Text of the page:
No, and no, and no.

Sometimes there is no resolution to hard memories. They continue to haunt us, make their way back to the forefront of our mind. There is no escape from Facebook and Facebook memories.

Monday, September 21, 2015

My Hair Cut

I don’t have very good luck with salon cuts. Probably if I were more decisive or picky it might help the haridresser. Instead I go in and serendipitously say do something. I don’t go very often.

But I had this Groupon for a cut and color.

The experience reinforced the impression that I am an old lady. I showed her a picture and gave her what I thought was a good verbal description: short and sporty.

She kept showing me Pinterest pics of models with hairdos that require blow drying, gels, and a live-in stylist.

She conferred with her colleagues and came back with pretty much the same hair style. It was someone I wasn’t. I didn’t know how to say it any plainer. Short and sporty.

I should have said, Let’s forget this. But I was starting to feel like I might be wrong and just wanted to go with the flow. Again, this isn’t how a customer should feel. I was reminded of when I went shopping for my wedding dress with someone who had good taste and strong opinions. She kept pushing me to go punk when I kept thinking English Tea Garden. Finally I just gave in and bought a dress that she suggested, something that reminded me of the female vocalist in Cowboy Junkies. Not me.

Thank God I returned it.

She wetted it and pinned it up in several places and took two snips. “What do you think?”

Uh, I thought you’re going to keep going, right? She had the picture right in front of her.

Anyway, this kept up for over an hour. She’d hesitantly make an incision and ask me what I thought. Finally, I said, You have to stop with the questions. Can you make it look like the picture? By the way, she was NOT in training. Though I wondered if because I had a Groupon they might have assigned me someone new, someone needing to build up her own list of clients.

What was killing me was the abortive effort—combing out a clump, pulling it toward her scissors and then letting it drop, and then repeating this motion without making a cut. After two or three tries she’d finally do something, only to do the same thing all over again. At a certain point I wanted to snatch the scissors out of her hands and ask, Can I just finish up here?

After 90 minutes she asked if I needed another tea, more water? My blood sugar had dropped. What I really needed was a sandwich. How close are we to being done?

She seemed hurt. I can go get my manager. Yes, I thought, maybe she could finish me off. They conferenced in a corner. Then it hit me. She’s crying. She’s likely complaining about the bitch in the chair whom she just can’t please. I get it. I stood up and pulled the cape off.

But do you love it? she begged. She followed me to the front desk,asking over and over, if I loved it. I realized I had to make her happy. So I lied. YES!

It was the most unfeminist thing ever. And, I hated myself for it. I caved in like I used to, used to with my parents, teachers, the wedding shopper. I couldn’t get out of there fast enough. But first she told me, if I didn’t like it I could always come back.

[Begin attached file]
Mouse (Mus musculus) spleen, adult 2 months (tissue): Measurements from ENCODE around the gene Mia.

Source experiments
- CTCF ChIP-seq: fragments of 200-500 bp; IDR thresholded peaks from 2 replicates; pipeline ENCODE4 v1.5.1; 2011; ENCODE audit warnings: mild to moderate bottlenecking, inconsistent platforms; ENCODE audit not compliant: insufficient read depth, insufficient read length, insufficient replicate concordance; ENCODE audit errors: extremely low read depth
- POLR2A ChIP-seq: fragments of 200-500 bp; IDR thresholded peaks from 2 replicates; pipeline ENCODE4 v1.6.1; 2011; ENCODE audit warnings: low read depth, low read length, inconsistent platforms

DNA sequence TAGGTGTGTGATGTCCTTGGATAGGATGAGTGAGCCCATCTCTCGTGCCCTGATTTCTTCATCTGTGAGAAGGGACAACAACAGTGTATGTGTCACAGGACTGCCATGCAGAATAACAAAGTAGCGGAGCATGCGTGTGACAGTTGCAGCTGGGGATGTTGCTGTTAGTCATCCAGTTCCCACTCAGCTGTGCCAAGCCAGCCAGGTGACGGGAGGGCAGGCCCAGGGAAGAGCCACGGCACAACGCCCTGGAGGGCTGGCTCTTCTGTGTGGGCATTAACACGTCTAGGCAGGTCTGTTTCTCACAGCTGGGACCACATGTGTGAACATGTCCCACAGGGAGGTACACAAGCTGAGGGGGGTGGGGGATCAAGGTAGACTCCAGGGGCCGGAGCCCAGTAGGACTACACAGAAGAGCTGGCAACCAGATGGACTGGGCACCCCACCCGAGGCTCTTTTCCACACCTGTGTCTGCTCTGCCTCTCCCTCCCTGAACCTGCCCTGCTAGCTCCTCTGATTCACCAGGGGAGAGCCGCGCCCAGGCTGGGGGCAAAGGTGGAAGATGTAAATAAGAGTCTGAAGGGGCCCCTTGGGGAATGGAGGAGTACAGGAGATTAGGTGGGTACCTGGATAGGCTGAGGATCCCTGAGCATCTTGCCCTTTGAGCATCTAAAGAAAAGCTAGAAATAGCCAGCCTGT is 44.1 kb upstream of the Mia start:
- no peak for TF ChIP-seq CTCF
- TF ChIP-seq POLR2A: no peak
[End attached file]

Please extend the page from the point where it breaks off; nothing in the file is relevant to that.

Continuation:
Like never.

Friday, September 18, 2015

A Year Ago

A year ago I was in Sweden. It’s hard to say what I was doing exactly—it was such an amazing trip. Catching up with old friends, tea on a hillside overlooking a ruined monastery, picnics by big glacial lakes, swimming in those cold, cold lakes, biking, hiking, and those long incredible breakfasts.

Breakfast has always been my favorite meal and the morning smorgasbord in Sweden hits all the high notes. A thick creamy yoghurt, Wasa crisp bread, and thin slices of cheese.

Every day the sky was a miracle of bright blue. I think I have Swedish blood running through me. The way the sun moved and moved me, the way it hung and stayed up there for way past what would have been sunset for me back home. There are moments here where the sun is suspended and sends a golden glow over the landscape and my pulse quickens: Sweden!

I went “after the season” which I’m not quite sure what that means as the temperatures were moderate. I’d ride my bike all day soaking up the sunshine without burning, but tanning instead. The few days of rain only made me love the country more—once as I sat under an awning eating a snack at an old Roman ruin (I know, crazy how those Romans got around). I stayed dry contemplating a statue in the corner of the mother and child while eating some sweet bread from a konditori: KONDITORI (noun) \Khan- da- tor- ree\:
1: Traditional Swedish gathering place to enjoy friends over great coffee, fine     baked goods and confections.
2: Where one goes for a coffee break

I was able to relax and let go before coming home.

Perhaps a year ago I was cycling Gotland island. Riding across the pastoral landscape, checking into a hostel at the tip and taking a ferry to Faro where that evening I sat in a candlelit church and listened to a gospel choir and toured the Bergman Center. The next day I cycled past several old churches that served the fishing communities that once made up Gotland. I sat on the steps of such a church waiting for my hosts to come back from a scout meeting. Yes, it had been a rainy day and the sky was getting darker, but with lights on the bike I followed their car down a gravel land to the farm house at the end.

I miss the feeling most of all. Sweden felt safe and do-able for a solo female traveler. The world was mine.